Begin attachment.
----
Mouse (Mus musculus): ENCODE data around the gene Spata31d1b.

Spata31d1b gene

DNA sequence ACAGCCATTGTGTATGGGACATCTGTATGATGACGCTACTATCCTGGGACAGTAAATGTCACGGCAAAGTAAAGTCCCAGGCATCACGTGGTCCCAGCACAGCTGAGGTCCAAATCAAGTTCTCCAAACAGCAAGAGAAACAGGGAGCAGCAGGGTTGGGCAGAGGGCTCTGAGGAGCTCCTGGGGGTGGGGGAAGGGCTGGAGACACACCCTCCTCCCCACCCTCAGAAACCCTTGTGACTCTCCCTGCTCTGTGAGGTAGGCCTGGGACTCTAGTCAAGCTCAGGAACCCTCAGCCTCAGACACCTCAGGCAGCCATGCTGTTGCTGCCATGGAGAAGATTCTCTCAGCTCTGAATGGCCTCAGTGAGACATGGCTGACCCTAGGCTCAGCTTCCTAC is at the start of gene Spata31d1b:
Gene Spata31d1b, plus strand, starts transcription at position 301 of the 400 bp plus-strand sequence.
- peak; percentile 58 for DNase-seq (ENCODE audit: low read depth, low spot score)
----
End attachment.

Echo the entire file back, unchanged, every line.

Mouse (Mus musculus): ENCODE data around the gene Spata31d1b.

Spata31d1b gene

DNA sequence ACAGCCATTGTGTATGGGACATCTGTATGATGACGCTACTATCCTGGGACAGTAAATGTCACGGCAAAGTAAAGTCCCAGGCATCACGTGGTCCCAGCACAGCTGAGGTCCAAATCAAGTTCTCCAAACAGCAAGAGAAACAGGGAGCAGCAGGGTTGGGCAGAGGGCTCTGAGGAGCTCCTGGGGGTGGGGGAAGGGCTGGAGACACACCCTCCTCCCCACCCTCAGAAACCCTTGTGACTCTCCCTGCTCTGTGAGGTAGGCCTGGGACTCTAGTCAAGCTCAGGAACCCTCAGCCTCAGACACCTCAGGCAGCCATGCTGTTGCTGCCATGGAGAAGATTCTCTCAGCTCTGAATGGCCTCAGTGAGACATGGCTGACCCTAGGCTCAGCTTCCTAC is at the start of gene Spata31d1b:
Gene Spata31d1b, plus strand, starts transcription at position 301 of the 400 bp plus-strand sequence.
- peak; percentile 58 for DNase-seq (ENCODE audit: low read depth, low spot score)